The R package `MBESS` (Kelley, 2007) - via the Open CPU API - is used to compute confidence intervals using the `ci.R2` function. The default confidence interval is set to 90%. This is equivalent to the 95% two-sided confidence interval given that the R-squared cannot be negative (Smithson, 2003, pp. 42–66).

## Hierarchical Linear Modeling / Multilevel Modeling / Mixed Effects Modeling

All analysis related to multilevel models is performed using a Python API I created for the task. The API largely depends on the `MixedLM` function within the `StatsModels` package.

### Intracluster/Intraclass correlation coefficient (ICC)

#### ANOVA Method

To calculate the confidence intervals, I used a variation of Searle's method (1971, p. 414 - third equation in Table 9.14) which adjusts for unbalanced data by replacing the number of subjects per cluster in Searle's formula with the weighted mean cluster size - equation 9 in Ukoumunne (2002). All of this is handled by a call to the Python API listed above. The code within the Python API is near-identical to the `ICCest` function in the R ICC package. The call to the API returns the ICC, an estimate of variance across clusters, an estimate of variance within clusters, lower and upper limits on ICC, the number of clusters used in the analysis, and the weighted mean cluster size.

#### REML/ML & Optimization method

The Python API performs REML and FEML/ML using the code below from the `StatsModels` package in Python. The Nelder-Mead optimization method (Nelder & Mead, 1965) is applied by default.

model = sm.MixedLM.from_formula('values ~ 1', df, groups=df['clusters'])

res = model.fit(reml=method, method='nm')

The data are stored in a `Pandas` dataframe, `df`; `values` are the outcome data, with `clusters` being the cluster groupings. Method is either `True` to use REML or `False` to use ML.

The level-2 variance around the intercept, , is obtained using `res.cov_re.groups`, the within group variance, , is obtained using `res.scale`, and the ICC is calculated using the formula, . REML and ML return only the ICC, and the variance estimates. All other results are computed using the ANOVA method.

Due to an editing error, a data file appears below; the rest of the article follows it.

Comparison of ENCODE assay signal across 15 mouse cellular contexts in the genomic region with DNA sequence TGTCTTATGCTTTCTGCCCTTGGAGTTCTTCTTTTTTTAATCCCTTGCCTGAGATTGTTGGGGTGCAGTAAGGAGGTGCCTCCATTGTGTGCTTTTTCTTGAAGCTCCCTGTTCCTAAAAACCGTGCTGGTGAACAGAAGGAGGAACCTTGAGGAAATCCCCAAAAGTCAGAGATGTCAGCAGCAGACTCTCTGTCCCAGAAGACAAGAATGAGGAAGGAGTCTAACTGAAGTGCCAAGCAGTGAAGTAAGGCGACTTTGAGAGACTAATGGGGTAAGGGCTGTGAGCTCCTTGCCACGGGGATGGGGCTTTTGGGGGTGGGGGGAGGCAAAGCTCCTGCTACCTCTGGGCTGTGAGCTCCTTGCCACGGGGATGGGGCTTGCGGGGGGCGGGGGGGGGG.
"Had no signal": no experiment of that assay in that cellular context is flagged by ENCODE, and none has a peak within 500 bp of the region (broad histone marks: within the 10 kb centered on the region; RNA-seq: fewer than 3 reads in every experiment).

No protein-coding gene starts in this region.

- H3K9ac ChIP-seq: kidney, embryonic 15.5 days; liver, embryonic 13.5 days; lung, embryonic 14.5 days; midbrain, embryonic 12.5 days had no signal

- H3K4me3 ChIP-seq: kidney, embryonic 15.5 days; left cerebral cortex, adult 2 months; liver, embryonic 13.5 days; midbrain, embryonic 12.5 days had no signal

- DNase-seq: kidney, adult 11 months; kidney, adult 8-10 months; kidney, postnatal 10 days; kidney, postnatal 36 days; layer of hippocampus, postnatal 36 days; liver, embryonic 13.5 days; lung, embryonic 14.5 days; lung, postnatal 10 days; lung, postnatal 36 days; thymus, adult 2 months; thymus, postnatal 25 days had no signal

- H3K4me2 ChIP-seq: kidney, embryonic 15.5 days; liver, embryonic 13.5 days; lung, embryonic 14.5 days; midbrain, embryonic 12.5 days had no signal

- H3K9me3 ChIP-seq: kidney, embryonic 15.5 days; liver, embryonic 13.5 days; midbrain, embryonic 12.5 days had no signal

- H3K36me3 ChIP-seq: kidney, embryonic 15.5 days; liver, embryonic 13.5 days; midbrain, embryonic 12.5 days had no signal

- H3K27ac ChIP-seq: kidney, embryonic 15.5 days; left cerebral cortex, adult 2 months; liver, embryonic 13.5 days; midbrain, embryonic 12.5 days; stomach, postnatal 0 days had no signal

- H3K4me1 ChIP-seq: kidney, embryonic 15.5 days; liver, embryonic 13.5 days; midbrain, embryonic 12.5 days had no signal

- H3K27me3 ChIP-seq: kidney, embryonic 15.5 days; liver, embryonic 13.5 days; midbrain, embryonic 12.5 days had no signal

### Pseudo R-Squared

The model is run using REML.

#### Model equations

The Python API constructs the model equations. It also centers the variables based on user-specifications.

For example, consider a model with outcome `math_achievement`; the level-1 predictors are `student_ses` and `gender`, and level-2 predictor is `school_type` as a predictor of the `intercept` and `student_ses`.

The model equation is: `math_achievement ~ student_ses + gender + school_type + student_ses:school_type`. Without specifying additional options, this is a random-intercepts model.

Assuming the cluster variable is represented by `school`, the model (null or fitted) is saved into a variable called `model_equation`, and the data are stored in a `Pandas` dataframe called `data`, the StatsModels code is:

model = sm.MixedLM.from_formula(model_equation, data, groups=data['school'])

res = model.fit(reml=True, method='nm') # The method changes depending on the optimization method selected.

#### Nakagawa & Schielzeth R-squared

Nakagawa & Schielzeth's marginal and conditional R-squared's for mixed-effects models (Nakagawa & Schielzeth, 2013) are also computed on the Python API. They are an attempt to resolve some of the problems associated with previous formulations of R-squared's in mixed-effects models, including the formulations by Snijders and Bosker (1994). The R-squared's here are for random-intercepts models and random-slopes models based on Johnson's (2014) extension to the work of Nakagwa & Schielzeth (2013).

The marginal R-squared ( ) is variance explained by fixed factors, and the conditional R-squared ( ) is variance explained by both fixed and random factors. The formulae below differ from the standard expressions for ( ) & ( ) because for a linear mixed-effects model, there is no distribution-specific variance.  ##### Notation: is the variance explained by the fixed effects in the model and is the average of the random effects variance. In model where the intercept is the only random effect, this resolves to the variance of the random intercept. See Johnson (2014) for rationale.

#### ICCs

The `residual ICC` is calculated from the fitted model. It is: #### Model convergence

At times, the (fitted) models may fail to converge, and other times, the results time out. When either happens, try a different optimization method. It is also possible your dataset is too large for the servers I am using if your computation repeatedly times out.